The Dolby Atmos speakers on the Flex 5G don’t get quite as loud as most laptops, but it was enough to just fill up my apartment. That’s good enough for me. 

But it also wasn’t as detailed as some others. When I listened to Dashboard Confessional’s “Vindicated,” the bass was effectively non-existent, and the drums felt a little lost in the mix. I recommend leaving the music profile on in the Dolby Atmos software. Some of the other presets made it sound a bit hollow.

Lenovo Flex 5G Upgradeability

(Image credit: Tom's Hardware)

Unless something is broken and needs to be repaired, there’s not much point in opening up the Lenovo Flex 5G. It’s easy enough to get into, with just seven Torx screws holding the bottom plate on, but once that’s off, you’ll see that besides the battery, there’s just a giant heat sink covering the processor and 5G module.

You should also remove the SIM card tray prior to opening the unit. It’s on top of other parts and is right next to one of the screws.

The storage and RAM aren’t replaceable. This is the only configuration, and you can’t change it.

Lenovo Flex 5G Battery Life

(Image credit: Tom's Hardware)

Editor's Note, July 28: Due to an issue with the Lenovo Flex 5G's screen dimming during our tests, we had to re-test to get a proper number. The original review stated that it lasted 23 hours and 43 minutes. We have resolved the display issue and have updated with our new score.

In our testing, the Flex 5G proved to be long-lasting on our battery test, which browses the web, streams video and runs OpenGL benchmarks, all over Wi-Fi at 150 nits of brightness. The test ran for 17 hours and 30 minutes, proving the Snapdragon 8cx to be wildly efficient in this system.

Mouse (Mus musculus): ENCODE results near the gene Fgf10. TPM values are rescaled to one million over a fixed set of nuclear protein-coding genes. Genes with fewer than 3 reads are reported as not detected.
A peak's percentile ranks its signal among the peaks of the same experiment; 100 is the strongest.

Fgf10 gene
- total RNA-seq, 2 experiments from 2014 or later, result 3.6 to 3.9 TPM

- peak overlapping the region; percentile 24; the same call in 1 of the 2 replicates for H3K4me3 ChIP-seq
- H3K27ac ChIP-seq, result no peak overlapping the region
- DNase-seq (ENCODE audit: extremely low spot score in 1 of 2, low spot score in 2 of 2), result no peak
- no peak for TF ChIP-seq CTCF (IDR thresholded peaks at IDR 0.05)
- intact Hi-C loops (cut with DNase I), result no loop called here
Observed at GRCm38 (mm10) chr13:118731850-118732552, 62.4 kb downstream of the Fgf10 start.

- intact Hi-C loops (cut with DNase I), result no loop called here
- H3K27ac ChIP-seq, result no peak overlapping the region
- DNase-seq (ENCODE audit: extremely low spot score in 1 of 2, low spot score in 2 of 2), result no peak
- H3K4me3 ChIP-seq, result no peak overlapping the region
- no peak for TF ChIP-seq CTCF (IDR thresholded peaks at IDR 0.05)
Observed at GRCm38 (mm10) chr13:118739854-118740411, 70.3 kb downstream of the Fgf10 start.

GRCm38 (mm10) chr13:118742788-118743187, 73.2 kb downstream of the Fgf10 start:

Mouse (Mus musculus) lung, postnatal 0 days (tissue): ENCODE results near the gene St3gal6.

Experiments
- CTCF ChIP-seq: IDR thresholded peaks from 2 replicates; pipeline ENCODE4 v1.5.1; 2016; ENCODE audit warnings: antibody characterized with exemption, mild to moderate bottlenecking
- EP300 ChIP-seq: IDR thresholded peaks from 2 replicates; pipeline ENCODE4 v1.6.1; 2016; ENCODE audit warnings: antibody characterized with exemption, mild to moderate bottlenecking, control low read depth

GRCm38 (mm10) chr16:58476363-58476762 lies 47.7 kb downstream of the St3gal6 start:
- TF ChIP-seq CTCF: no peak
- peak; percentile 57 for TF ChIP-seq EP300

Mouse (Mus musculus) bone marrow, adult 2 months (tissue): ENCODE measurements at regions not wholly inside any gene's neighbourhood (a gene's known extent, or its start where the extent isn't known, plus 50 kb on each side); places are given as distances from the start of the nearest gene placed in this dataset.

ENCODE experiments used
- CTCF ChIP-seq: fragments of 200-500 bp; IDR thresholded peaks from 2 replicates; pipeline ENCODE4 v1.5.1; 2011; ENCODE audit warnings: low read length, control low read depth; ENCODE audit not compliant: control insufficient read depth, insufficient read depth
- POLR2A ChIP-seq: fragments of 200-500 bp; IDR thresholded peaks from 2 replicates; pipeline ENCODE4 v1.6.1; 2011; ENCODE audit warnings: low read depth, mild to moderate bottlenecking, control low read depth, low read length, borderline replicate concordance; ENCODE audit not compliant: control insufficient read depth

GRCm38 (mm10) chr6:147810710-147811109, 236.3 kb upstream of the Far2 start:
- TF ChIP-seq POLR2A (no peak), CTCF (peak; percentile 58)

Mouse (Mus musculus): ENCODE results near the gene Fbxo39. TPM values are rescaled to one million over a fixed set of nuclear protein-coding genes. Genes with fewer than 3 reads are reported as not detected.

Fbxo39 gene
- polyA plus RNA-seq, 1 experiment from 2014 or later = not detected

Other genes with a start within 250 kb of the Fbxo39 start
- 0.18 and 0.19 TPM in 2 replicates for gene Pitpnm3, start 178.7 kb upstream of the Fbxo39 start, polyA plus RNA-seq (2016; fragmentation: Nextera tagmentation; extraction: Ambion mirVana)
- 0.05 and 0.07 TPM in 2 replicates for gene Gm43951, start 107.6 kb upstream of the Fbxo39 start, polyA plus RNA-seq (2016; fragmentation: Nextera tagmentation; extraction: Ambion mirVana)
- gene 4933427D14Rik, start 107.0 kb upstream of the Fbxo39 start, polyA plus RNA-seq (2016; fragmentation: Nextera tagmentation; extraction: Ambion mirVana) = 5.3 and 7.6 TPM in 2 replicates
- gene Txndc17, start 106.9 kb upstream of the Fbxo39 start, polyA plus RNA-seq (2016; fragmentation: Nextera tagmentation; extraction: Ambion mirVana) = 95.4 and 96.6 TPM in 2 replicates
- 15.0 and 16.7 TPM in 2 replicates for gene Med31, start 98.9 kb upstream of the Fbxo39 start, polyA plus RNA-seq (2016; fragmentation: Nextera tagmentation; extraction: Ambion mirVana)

The Dell XPS 13 2-in-1 lasted 11 hours, which is nothing to shake a stick at, especially on an Intel laptop. The Surface Pro X and Samsung Galaxy Book S lasted more than a full work day, but didn’t have the endurance to match the other laptops.

Lenovo Flex 5G Heat

The Lenovo Flex 5G stays remarkably cool. We took measurements after streaming 15 minutes of video from YouTube.

The center of the keyboard, between the G and H keys, measured 30.9 degrees Celsius (87.6 degrees Fahrenheit) while the touchpad measured 30.8 degrees Celsius (87.4 degrees Fahrenheit).

(Image credit: Tom's Hardware)

The hottest spot on the bottom of the laptop hit 31.9 degrees Celsius (89.4 degrees Fahrenheit).

(Image credit: Tom's Hardware)

Lenovo Flex 5G Webcam